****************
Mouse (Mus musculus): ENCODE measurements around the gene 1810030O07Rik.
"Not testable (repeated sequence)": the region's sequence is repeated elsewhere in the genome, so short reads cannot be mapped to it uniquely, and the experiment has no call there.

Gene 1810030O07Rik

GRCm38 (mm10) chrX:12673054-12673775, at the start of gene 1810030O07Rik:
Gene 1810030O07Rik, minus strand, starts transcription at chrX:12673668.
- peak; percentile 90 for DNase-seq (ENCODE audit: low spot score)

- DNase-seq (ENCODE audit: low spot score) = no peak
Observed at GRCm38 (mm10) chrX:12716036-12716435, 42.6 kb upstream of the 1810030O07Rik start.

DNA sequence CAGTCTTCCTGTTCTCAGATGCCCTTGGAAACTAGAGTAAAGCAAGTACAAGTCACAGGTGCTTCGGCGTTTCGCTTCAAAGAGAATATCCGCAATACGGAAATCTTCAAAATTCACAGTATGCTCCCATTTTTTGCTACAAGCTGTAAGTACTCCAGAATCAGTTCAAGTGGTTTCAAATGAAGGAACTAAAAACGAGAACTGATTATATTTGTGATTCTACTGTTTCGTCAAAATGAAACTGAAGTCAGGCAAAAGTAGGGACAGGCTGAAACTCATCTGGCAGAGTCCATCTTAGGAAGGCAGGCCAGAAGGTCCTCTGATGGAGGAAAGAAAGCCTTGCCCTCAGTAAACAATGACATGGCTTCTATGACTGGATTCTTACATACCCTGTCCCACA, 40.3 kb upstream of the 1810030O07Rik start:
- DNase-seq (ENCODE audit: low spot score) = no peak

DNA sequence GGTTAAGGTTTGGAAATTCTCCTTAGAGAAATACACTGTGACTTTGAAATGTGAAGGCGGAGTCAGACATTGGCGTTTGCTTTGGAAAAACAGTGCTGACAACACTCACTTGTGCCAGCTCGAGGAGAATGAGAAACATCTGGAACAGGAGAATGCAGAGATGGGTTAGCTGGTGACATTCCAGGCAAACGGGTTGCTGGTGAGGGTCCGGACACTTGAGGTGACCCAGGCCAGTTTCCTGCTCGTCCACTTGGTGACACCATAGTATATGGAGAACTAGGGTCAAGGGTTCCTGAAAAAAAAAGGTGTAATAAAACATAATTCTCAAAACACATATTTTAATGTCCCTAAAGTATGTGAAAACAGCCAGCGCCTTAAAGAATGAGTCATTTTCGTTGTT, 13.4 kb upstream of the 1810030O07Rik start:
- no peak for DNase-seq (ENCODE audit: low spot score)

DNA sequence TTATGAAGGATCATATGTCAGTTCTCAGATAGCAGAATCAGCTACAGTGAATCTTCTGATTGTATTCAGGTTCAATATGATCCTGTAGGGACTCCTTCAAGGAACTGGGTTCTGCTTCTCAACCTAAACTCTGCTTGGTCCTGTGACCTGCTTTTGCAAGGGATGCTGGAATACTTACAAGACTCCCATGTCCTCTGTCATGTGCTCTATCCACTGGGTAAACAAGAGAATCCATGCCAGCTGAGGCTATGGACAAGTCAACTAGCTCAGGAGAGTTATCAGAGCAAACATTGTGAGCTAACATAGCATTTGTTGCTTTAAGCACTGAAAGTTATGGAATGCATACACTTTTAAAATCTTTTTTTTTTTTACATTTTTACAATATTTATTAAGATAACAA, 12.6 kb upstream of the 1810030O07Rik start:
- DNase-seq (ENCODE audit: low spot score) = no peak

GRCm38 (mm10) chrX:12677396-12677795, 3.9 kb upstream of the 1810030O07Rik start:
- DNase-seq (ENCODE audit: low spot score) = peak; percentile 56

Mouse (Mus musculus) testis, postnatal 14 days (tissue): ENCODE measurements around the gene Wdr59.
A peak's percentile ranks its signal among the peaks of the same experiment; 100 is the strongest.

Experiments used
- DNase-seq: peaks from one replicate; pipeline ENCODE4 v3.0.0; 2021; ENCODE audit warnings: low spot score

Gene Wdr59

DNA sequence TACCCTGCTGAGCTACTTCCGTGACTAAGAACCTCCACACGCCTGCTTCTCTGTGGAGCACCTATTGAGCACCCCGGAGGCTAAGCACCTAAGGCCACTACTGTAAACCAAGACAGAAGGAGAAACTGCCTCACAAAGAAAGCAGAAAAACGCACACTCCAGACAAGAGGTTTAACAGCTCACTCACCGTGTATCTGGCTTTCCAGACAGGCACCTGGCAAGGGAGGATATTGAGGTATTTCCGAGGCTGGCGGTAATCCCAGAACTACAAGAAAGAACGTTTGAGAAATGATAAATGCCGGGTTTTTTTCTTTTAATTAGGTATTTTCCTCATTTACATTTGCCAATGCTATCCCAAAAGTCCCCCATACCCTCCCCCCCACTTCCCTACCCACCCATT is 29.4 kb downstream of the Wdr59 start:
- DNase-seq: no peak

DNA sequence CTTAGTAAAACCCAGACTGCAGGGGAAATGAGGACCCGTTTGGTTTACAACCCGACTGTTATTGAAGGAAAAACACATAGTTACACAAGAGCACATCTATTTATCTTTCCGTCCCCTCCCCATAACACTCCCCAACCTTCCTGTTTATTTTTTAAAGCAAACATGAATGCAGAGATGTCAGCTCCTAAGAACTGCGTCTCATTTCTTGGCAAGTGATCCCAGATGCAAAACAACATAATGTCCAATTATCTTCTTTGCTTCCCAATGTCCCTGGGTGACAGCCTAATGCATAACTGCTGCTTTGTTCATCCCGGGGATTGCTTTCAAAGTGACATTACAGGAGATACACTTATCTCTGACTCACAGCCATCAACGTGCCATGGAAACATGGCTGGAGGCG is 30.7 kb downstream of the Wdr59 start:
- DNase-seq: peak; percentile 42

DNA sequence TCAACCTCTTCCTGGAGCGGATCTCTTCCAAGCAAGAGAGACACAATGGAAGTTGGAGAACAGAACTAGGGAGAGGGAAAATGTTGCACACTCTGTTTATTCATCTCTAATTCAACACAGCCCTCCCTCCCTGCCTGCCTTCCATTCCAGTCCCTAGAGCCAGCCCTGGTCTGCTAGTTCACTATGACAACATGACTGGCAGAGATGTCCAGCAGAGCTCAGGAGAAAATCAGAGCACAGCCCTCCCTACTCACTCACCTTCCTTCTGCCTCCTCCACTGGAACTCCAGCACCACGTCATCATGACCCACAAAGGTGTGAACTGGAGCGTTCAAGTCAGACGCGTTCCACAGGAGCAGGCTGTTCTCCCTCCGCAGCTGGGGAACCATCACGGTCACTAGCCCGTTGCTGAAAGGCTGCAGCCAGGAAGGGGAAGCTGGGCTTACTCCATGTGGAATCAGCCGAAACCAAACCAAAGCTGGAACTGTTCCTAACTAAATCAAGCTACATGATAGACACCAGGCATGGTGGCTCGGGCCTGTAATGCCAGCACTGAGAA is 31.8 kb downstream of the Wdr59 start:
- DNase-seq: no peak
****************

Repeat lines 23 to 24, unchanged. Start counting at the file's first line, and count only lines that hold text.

- DNase-seq: no peak

DNA sequence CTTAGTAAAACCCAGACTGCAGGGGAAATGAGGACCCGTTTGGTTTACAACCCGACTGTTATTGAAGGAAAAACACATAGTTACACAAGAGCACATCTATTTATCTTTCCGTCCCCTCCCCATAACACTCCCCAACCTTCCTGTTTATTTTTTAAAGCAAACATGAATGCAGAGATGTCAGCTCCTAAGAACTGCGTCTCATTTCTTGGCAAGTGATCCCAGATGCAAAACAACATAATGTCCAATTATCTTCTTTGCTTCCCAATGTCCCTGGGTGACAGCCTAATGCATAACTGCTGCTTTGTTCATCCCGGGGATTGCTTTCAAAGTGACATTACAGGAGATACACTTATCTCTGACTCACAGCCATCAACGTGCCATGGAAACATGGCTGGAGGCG is 30.7 kb downstream of the Wdr59 start: